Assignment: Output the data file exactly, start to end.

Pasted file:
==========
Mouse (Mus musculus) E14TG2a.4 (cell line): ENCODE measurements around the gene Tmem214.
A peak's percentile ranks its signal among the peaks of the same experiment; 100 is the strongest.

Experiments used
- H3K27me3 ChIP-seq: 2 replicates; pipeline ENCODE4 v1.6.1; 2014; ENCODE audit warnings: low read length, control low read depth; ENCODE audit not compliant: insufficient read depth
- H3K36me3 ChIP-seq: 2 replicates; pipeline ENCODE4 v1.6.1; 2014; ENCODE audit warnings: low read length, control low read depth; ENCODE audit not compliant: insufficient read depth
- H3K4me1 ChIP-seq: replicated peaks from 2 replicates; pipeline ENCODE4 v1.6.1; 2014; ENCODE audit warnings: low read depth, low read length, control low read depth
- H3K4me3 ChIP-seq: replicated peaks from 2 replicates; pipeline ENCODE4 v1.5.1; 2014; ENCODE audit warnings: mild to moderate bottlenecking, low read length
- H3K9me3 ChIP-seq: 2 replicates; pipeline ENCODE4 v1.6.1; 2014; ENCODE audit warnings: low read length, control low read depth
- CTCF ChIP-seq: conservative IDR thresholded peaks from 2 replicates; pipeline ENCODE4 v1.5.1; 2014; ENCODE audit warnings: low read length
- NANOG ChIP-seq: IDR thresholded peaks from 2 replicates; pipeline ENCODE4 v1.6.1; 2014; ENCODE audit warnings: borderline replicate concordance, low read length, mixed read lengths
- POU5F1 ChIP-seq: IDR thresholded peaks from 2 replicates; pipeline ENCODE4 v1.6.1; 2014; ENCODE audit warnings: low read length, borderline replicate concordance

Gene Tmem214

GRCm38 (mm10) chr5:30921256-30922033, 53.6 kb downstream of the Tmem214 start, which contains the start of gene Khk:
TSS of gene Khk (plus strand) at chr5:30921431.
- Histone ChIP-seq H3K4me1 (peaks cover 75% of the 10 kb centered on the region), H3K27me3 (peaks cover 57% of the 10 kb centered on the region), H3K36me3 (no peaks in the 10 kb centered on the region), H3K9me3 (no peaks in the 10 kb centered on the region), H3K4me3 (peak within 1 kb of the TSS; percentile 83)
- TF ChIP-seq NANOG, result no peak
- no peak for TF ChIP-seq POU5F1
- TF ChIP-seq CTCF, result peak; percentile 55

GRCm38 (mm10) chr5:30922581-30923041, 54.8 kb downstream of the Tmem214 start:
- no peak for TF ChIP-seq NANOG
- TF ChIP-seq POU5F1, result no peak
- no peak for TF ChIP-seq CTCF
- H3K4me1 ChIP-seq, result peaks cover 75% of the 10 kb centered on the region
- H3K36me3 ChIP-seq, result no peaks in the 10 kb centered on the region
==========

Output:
Mouse (Mus musculus) E14TG2a.4 (cell line): ENCODE measurements around the gene Tmem214.
A peak's percentile ranks its signal among the peaks of the same experiment; 100 is the strongest.

Experiments used
- H3K27me3 ChIP-seq: 2 replicates; pipeline ENCODE4 v1.6.1; 2014; ENCODE audit warnings: low read length, control low read depth; ENCODE audit not compliant: insufficient read depth
- H3K36me3 ChIP-seq: 2 replicates; pipeline ENCODE4 v1.6.1; 2014; ENCODE audit warnings: low read length, control low read depth; ENCODE audit not compliant: insufficient read depth
- H3K4me1 ChIP-seq: replicated peaks from 2 replicates; pipeline ENCODE4 v1.6.1; 2014; ENCODE audit warnings: low read depth, low read length, control low read depth
- H3K4me3 ChIP-seq: replicated peaks from 2 replicates; pipeline ENCODE4 v1.5.1; 2014; ENCODE audit warnings: mild to moderate bottlenecking, low read length
- H3K9me3 ChIP-seq: 2 replicates; pipeline ENCODE4 v1.6.1; 2014; ENCODE audit warnings: low read length, control low read depth
- CTCF ChIP-seq: conservative IDR thresholded peaks from 2 replicates; pipeline ENCODE4 v1.5.1; 2014; ENCODE audit warnings: low read length
- NANOG ChIP-seq: IDR thresholded peaks from 2 replicates; pipeline ENCODE4 v1.6.1; 2014; ENCODE audit warnings: borderline replicate concordance, low read length, mixed read lengths
- POU5F1 ChIP-seq: IDR thresholded peaks from 2 replicates; pipeline ENCODE4 v1.6.1; 2014; ENCODE audit warnings: low read length, borderline replicate concordance

Gene Tmem214

GRCm38 (mm10) chr5:30921256-30922033, 53.6 kb downstream of the Tmem214 start, which contains the start of gene Khk:
TSS of gene Khk (plus strand) at chr5:30921431.
- Histone ChIP-seq H3K4me1 (peaks cover 75% of the 10 kb centered on the region), H3K27me3 (peaks cover 57% of the 10 kb centered on the region), H3K36me3 (no peaks in the 10 kb centered on the region), H3K9me3 (no peaks in the 10 kb centered on the region), H3K4me3 (peak within 1 kb of the TSS; percentile 83)
- TF ChIP-seq NANOG, result no peak
- no peak for TF ChIP-seq POU5F1
- TF ChIP-seq CTCF, result peak; percentile 55

GRCm38 (mm10) chr5:30922581-30923041, 54.8 kb downstream of the Tmem214 start:
- no peak for TF ChIP-seq NANOG
- TF ChIP-seq POU5F1, result no peak
- no peak for TF ChIP-seq CTCF
- H3K4me1 ChIP-seq, result peaks cover 75% of the 10 kb centered on the region
- H3K36me3 ChIP-seq, result no peaks in the 10 kb centered on the region